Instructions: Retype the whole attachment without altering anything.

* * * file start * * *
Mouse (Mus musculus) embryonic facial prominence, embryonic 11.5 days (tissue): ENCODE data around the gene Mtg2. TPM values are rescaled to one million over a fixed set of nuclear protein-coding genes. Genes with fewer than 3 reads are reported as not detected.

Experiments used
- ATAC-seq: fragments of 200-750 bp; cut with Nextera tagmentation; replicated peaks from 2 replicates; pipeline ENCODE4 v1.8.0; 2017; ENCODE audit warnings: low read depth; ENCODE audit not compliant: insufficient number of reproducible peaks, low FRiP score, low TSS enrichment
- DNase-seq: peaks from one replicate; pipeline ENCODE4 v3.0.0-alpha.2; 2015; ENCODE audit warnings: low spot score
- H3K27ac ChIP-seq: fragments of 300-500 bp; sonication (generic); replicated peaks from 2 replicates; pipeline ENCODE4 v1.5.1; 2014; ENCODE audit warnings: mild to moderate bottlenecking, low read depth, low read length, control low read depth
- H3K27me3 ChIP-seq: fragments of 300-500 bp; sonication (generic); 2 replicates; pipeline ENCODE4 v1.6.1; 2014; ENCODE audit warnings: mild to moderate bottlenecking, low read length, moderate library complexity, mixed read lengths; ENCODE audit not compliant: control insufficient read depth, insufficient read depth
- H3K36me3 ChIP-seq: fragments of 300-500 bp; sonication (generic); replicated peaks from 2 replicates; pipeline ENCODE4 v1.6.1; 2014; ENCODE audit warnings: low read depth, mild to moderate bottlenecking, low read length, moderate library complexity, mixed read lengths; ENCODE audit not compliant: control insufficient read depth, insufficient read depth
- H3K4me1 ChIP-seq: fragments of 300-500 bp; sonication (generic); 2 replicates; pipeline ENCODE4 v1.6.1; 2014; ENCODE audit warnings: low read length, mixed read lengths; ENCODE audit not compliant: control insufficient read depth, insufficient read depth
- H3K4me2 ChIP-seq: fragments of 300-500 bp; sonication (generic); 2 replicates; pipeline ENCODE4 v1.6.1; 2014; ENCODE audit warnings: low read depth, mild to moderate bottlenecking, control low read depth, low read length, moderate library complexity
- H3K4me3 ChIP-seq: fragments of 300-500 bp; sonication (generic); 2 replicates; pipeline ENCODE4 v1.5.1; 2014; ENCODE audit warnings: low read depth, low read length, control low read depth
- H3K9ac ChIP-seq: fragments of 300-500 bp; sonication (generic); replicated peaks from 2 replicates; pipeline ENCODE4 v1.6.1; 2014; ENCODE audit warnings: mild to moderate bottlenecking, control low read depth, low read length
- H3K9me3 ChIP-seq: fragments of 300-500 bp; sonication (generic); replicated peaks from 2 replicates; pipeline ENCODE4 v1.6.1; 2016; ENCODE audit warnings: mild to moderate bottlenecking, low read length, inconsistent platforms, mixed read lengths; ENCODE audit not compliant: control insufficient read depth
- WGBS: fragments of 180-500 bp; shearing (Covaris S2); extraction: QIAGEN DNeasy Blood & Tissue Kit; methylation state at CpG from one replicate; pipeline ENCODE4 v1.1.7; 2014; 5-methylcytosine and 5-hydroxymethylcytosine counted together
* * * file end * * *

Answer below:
Mouse (Mus musculus) embryonic facial prominence, embryonic 11.5 days (tissue): ENCODE data around the gene Mtg2. TPM values are rescaled to one million over a fixed set of nuclear protein-coding genes. Genes with fewer than 3 reads are reported as not detected.

Experiments used
- ATAC-seq: fragments of 200-750 bp; cut with Nextera tagmentation; replicated peaks from 2 replicates; pipeline ENCODE4 v1.8.0; 2017; ENCODE audit warnings: low read depth; ENCODE audit not compliant: insufficient number of reproducible peaks, low FRiP score, low TSS enrichment
- DNase-seq: peaks from one replicate; pipeline ENCODE4 v3.0.0-alpha.2; 2015; ENCODE audit warnings: low spot score
- H3K27ac ChIP-seq: fragments of 300-500 bp; sonication (generic); replicated peaks from 2 replicates; pipeline ENCODE4 v1.5.1; 2014; ENCODE audit warnings: mild to moderate bottlenecking, low read depth, low read length, control low read depth
- H3K27me3 ChIP-seq: fragments of 300-500 bp; sonication (generic); 2 replicates; pipeline ENCODE4 v1.6.1; 2014; ENCODE audit warnings: mild to moderate bottlenecking, low read length, moderate library complexity, mixed read lengths; ENCODE audit not compliant: control insufficient read depth, insufficient read depth
- H3K36me3 ChIP-seq: fragments of 300-500 bp; sonication (generic); replicated peaks from 2 replicates; pipeline ENCODE4 v1.6.1; 2014; ENCODE audit warnings: low read depth, mild to moderate bottlenecking, low read length, moderate library complexity, mixed read lengths; ENCODE audit not compliant: control insufficient read depth, insufficient read depth
- H3K4me1 ChIP-seq: fragments of 300-500 bp; sonication (generic); 2 replicates; pipeline ENCODE4 v1.6.1; 2014; ENCODE audit warnings: low read length, mixed read lengths; ENCODE audit not compliant: control insufficient read depth, insufficient read depth
- H3K4me2 ChIP-seq: fragments of 300-500 bp; sonication (generic); 2 replicates; pipeline ENCODE4 v1.6.1; 2014; ENCODE audit warnings: low read depth, mild to moderate bottlenecking, control low read depth, low read length, moderate library complexity
- H3K4me3 ChIP-seq: fragments of 300-500 bp; sonication (generic); 2 replicates; pipeline ENCODE4 v1.5.1; 2014; ENCODE audit warnings: low read depth, low read length, control low read depth
- H3K9ac ChIP-seq: fragments of 300-500 bp; sonication (generic); replicated peaks from 2 replicates; pipeline ENCODE4 v1.6.1; 2014; ENCODE audit warnings: mild to moderate bottlenecking, control low read depth, low read length
- H3K9me3 ChIP-seq: fragments of 300-500 bp; sonication (generic); replicated peaks from 2 replicates; pipeline ENCODE4 v1.6.1; 2016; ENCODE audit warnings: mild to moderate bottlenecking, low read length, inconsistent platforms, mixed read lengths; ENCODE audit not compliant: control insufficient read depth
- WGBS: fragments of 180-500 bp; shearing (Covaris S2); extraction: QIAGEN DNeasy Blood & Tissue Kit; methylation state at CpG from one replicate; pipeline ENCODE4 v1.1.7; 2014; 5-methylcytosine and 5-hydroxymethylcytosine counted together